Proponents of direct selling say car dealership model hurts minority customers

Activists and two Connecticut lawmakers raised concerns Wednesday about the high costs and hidden fees they say minority customers face when buying cars from dealerships, as they try to mobilize a support for legislation that will allow rival EV makers to sell directly to consumers.

Deborah Caviness, the founder of the Southern Connecticut Black Chamber of Commerce, recalled her own experience visiting a car dealership in Fairfield County to buy a car on a two-year loan — only to be pushed repeatedly by the seller to take out a long-term loan with lower monthly payments but a higher interest rate.

When she rebuffed the offer, Caviness said, the salesman became ‘condescending’ as her colleagues joined in promoting the high-interest offer, until she finally quit. the dealer.

“Being a woman and being a woman of color I’m sure is attributed to the salesman’s aggressive negotiating style and tactics,” Caviness said. “When he didn’t get the reaction he wanted, that’s when the shenanigans started.”


Caviness and others who spoke at a roundtable on Tuesday said such experiences are common for black and Hispanic car buyers, who studies show are routinely forced to pay more to finance vehicles. of white customers in the same situation.

The discussion was hosted by City and State of Rocky Hill Public Affairs — which counts Tesla among its customers — and often turned to a proposal allowing EV makers to bypass dealerships and sell off. directly to customers, a model that proponents say could lead to more transparent pricing and financing options.

The bill, sponsored by state Sen. Will Haskell, D-Westport, is similar to previous efforts to adopt the direct-selling model in Connecticut, all of which failed in the face of opposition from auto dealers in the US. State.

Connecticut car dealerships have bristled at accusations of customer discrimination and in turn accused lawmakers of seeking to write special exemptions into the state’s decades-old franchise laws to companies such as Tesla – which has faced its own accusations of racial discrimination. discrimination.

“That seems to be a line that Tesla and Rivian reps have,” said Chip Gengras, co-owner of Gengras Motor Cars and seven dealerships in Connecticut. “Yet when asked for documents from lawmakers, they did not have them.”

Gengras was referring to a hearing last month in which a Tesla lobbyist made similar arguments, telling lawmakers during a committee meeting that “there is no endless bargaining, no intense pressure to leave the store with a new car” at the company’s brick. and mortar exits.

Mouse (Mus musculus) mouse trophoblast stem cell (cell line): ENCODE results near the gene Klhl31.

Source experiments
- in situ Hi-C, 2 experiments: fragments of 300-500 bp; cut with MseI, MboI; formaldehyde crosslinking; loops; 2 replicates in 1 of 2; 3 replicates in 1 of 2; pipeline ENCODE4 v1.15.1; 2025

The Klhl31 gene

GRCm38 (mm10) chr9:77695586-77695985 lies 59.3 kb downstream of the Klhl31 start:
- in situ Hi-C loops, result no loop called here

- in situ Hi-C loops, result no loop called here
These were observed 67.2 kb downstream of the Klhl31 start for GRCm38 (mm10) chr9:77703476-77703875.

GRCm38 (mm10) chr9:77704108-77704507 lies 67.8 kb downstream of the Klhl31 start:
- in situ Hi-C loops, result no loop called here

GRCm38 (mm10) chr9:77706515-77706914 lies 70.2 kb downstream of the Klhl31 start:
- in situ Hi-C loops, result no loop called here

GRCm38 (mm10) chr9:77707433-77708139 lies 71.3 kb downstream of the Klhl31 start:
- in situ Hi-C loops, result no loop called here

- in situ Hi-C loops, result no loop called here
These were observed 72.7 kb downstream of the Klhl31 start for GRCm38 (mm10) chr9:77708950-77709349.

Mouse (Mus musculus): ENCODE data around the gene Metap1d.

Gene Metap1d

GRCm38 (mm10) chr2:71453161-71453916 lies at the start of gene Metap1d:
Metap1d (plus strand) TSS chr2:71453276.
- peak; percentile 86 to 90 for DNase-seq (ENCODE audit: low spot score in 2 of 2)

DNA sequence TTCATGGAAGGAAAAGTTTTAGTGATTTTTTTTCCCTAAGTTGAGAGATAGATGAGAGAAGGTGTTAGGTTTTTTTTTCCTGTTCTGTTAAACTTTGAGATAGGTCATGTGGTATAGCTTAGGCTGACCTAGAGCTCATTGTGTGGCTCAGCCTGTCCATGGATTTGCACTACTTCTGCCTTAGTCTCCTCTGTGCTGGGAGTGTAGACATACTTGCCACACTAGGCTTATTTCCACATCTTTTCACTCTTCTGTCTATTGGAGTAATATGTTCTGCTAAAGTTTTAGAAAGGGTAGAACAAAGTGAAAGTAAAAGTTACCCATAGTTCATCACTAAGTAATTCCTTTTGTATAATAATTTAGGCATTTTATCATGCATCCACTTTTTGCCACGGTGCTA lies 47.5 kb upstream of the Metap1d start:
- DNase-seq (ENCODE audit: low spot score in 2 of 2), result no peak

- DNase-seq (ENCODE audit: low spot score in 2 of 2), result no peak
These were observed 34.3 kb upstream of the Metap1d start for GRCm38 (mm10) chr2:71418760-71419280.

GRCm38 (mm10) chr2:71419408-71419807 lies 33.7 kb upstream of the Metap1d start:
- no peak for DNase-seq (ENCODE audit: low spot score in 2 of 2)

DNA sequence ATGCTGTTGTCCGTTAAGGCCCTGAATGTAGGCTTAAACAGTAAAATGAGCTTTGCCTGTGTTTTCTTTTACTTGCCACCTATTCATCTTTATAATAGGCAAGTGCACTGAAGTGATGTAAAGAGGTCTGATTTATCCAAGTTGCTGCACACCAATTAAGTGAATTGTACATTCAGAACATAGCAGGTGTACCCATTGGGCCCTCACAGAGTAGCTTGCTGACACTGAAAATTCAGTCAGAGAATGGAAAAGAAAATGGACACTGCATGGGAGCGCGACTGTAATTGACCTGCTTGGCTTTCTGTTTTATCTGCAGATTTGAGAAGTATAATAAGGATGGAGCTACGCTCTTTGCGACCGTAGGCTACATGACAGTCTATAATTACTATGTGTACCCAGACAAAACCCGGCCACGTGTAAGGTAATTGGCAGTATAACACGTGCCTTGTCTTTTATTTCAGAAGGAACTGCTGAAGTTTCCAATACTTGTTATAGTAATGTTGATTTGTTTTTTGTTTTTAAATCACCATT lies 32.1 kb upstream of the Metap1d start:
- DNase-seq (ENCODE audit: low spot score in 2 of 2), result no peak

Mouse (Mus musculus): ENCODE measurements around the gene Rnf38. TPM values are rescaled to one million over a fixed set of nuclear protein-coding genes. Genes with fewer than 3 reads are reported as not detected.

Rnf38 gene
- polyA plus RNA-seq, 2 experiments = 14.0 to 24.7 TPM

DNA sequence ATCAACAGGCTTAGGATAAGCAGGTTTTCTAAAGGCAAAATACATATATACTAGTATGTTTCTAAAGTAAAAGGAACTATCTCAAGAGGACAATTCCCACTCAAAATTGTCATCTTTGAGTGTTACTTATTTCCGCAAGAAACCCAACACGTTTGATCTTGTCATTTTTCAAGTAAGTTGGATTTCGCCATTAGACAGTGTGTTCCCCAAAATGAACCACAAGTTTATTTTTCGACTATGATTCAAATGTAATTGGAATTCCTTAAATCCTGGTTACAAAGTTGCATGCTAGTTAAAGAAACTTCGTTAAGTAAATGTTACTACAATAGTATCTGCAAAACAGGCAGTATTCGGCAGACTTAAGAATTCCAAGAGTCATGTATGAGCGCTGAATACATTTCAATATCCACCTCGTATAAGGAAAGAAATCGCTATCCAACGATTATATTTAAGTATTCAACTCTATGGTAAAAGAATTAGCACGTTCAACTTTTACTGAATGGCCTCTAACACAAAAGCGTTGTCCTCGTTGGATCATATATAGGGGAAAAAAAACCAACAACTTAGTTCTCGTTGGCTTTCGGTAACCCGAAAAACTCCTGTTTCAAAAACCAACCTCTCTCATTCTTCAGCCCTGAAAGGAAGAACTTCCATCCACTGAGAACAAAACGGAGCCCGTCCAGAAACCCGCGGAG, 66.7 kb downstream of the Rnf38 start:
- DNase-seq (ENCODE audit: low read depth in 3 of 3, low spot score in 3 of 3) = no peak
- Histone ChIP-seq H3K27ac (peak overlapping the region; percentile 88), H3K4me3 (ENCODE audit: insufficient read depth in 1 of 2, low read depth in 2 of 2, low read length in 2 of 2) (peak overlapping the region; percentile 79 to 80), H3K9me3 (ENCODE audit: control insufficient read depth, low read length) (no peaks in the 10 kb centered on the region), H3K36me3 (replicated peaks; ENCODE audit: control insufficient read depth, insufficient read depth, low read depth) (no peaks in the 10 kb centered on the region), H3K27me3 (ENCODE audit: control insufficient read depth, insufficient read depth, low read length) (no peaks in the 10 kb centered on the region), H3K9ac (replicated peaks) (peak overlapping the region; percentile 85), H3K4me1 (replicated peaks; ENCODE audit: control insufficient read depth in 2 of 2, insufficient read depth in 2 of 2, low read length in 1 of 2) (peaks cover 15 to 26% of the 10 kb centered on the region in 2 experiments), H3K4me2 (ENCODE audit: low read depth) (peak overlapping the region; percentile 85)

Gengras said he was not aware of any dealerships in Connecticut who had been penalized for discriminating against customers, and said the franchise law continued to provide the “fairest” model. allowing customers to purchase and service their cars through local dealerships.

Proponents of direct selling, however, argue that Connecticut’s existing protections for car buyers — including a “truth in lending” law and caps on interest rates for auto loans — won’t work. not far enough to protect minority buyers from discrimination.

“It’s really about the lack of transparency,” said state Rep. Quentin “Q” Williams, D-Middletown. “It’s that if I buy this car, I don’t know why my price is different from yours, if you were to buy this car, I don’t know why the price is different, I don’t know why if we are at the above or below suggested retail price.

Williams and others have argued that the direct selling models offered by companies such as Tesla, in addition to online retailers without haggling, provide a better experience for customers who want to avoid negotiating prices and financing options with dealership salespeople.

“It takes away the anxiety and the stigma of going to a dealership and dealing with finances and going to a showroom and maybe feeling discriminated against,” said Rep. Christopher Rosario, D- Bridgeport.

Proponents of the bill also noted that despite Tesla’s popularity, Connecticut customers currently have to travel to New York or other states that have already legalized direct sales. At least 20 states currently allow certain automakers to sell directly to customers.

The proposed bill now before the Connecticut legislature would only allow direct sales for electric car and truck makers with no existing presence in the state, such as Tesla and rivals Rivian and Lucid.

The bill was introduced in the Senate by the Transportation Committee last month and had yet to see further action as of Wednesday.

EDITOR’S NOTE: Wednesday’s panel discussion was moderated by James Walker, former editor and columnist for the Hearst Connecticut Media Group.